37: Super Mario

37: Super Mario

From Chicken Soup for the Soul: Hooked on Hockey

Super Mario

How far you go in life depends on your being tender with the young, compassionate with the aged, sympathetic with the striving and tolerant of the weak and strong. Because someday in your life you will have been all of these.

~George Washington Carver

It was a sports fan’s dream — meeting legends from every sport imaginable. It was February 1995. I was a junior in college and had just driven six hours south to the Super Show in Atlanta, a sporting goods expo for thousands of retail store managers, buyers, companies, and their celebrity athlete spokespeople.

So there we were, a friend and I, two college kids trying to fit in with thousands of corporate bigwigs from Nike, Reebok, Adidas, Champion, and just about every sporting goods company conceivable. They each had a huge display that featured visits from their spokes-people. The purpose of the show was for retailers to make purchases and hold corporate meetings, but we planned our days around the “stars” we wanted to meet — boxers Evander Holyfield and Muhammad Ali, little-known rookie baseball player Carlos Delgado, Hall of Fame footballer Paul Warfield, boxing promoter Don King, tennis star Chris Evert, Olympic gymnast Mary Lou Retton, baseball strikeout master Nolan Ryan, and many more. One interaction had a lasting impact on us.

After waiting in by far the longest line of the weekend, it was time to meet one of the best hockey players of all time, Mario Lemieux. I had grown up resenting this guy — not personally, of course, but as a fan. I’d get so frustrated because no matter how little or how much he did during a game, he found a way to beat my beloved Washington Capitals. He was the Lebron James of hockey — you hated to play against him, but you’d love him on your team. To say I was going through the motions just to get another autograph from an overpaid celebrity was an understatement. Sure, he was good, but I was still bitter at the suffering he caused Capitals fans.

But then I remembered that Lemieux was taking a leave of absence from the 1994-95 National Hockey League season after receiving radiation to treat Hodgkin’s disease, a form of cancer. He was also recovering from his second back surgery in three years, so the time away served multiple purposes. Nobody in line for his autograph seemed to care about his personal struggles though.

Mario was like a robot — shaking hands, posing for pictures, signing posters . . . shake, smile, sign . . . shake, smile, sign . . . . People weren’t taking time to carry on a conversation — either because others were rushing them or because they were in a hurry to meet other athletes. As I got closer, I noticed he was hardly saying a word as he continuously did whatever was demanded by fans — sign this, sign that, pose with this person, etc., never once showing an ounce of frustration.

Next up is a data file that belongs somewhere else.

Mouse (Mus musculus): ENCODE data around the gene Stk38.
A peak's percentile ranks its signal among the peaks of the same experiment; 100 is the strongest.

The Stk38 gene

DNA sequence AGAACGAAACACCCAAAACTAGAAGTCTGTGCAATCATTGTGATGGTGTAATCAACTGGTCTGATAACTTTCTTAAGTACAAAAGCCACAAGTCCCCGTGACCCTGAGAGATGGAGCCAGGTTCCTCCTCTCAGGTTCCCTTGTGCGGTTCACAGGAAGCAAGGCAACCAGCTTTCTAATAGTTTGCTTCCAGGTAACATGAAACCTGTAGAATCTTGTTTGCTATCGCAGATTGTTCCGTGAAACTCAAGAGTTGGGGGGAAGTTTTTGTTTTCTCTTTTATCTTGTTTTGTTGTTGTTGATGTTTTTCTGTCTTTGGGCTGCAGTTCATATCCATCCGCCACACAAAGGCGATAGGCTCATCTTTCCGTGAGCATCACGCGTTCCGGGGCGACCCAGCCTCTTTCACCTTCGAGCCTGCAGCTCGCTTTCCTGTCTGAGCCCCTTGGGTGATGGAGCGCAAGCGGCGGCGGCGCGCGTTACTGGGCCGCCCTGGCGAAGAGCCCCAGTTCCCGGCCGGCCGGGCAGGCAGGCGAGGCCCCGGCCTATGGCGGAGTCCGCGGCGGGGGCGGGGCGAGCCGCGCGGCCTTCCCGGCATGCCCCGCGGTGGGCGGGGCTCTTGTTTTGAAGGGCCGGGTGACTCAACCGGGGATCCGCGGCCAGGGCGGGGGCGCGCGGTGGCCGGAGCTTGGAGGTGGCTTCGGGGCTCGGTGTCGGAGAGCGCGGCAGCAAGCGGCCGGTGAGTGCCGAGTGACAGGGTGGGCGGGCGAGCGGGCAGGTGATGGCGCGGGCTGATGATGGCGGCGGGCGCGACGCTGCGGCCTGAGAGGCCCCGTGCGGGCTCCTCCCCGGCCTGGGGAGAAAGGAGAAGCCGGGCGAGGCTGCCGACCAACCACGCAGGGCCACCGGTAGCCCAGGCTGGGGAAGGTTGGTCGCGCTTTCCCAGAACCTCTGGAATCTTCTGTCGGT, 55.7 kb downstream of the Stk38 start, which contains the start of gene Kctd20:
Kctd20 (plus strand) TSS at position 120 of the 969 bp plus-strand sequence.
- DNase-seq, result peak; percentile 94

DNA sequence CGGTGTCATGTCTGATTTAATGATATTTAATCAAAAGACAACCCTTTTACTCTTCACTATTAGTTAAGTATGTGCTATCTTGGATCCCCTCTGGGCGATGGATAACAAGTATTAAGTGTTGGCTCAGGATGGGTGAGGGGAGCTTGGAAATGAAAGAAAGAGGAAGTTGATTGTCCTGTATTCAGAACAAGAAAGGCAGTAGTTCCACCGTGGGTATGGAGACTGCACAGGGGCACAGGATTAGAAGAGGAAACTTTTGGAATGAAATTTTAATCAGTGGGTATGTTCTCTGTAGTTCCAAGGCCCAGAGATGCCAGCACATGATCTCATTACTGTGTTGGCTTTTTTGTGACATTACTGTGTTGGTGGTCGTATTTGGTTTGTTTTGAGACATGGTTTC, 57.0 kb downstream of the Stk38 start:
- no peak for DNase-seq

As I approached one of the greatest players of all time, he began signing a poster without being prompted. I quietly asked him, “How ya feelin’?” He paused in mid-signature, looked up at me, nodded his head in what seemed like disbelief, and replied, “Good . . . thank you for asking.” Those five words changed the way I viewed him. He had a grateful look in his eyes and genuinely appreciated me asking. I took the poster, shook his hand, thanked him and wished him well with his recovery, and walked away with nothing but shame.

Here was a guy who was battling much more than I could imagine. He eventually returned to action and played several more years, yet all we, as fans, were interested in was getting another autograph or saying we met someone famous. He stood on a pedestal, as many celebrities do, with his life sprawled in newspapers and magazines and the Internet. We often forget that our idols are human, too.

He retired in 2006 with a heart ailment after seventeen seasons, all with the Pittsburgh Penguins. During his career he won rookie of the year, six scoring titles, three league MVP awards, and two Stanley Cups — both times winning the playoff MVP. He played in thirteen All-Star games, earning All-Star Game MVP three times. He led Team Canada to gold medals at the 1987 Canada Cup and in the 2002 Winter Olympics and 2004 World Cup of Hockey where he served as team captain. So you can see how he earned the nickname Super Mario on the ice.

To me, though, he’s Super Mario for what he accomplished off the ice.

~Jim Bove

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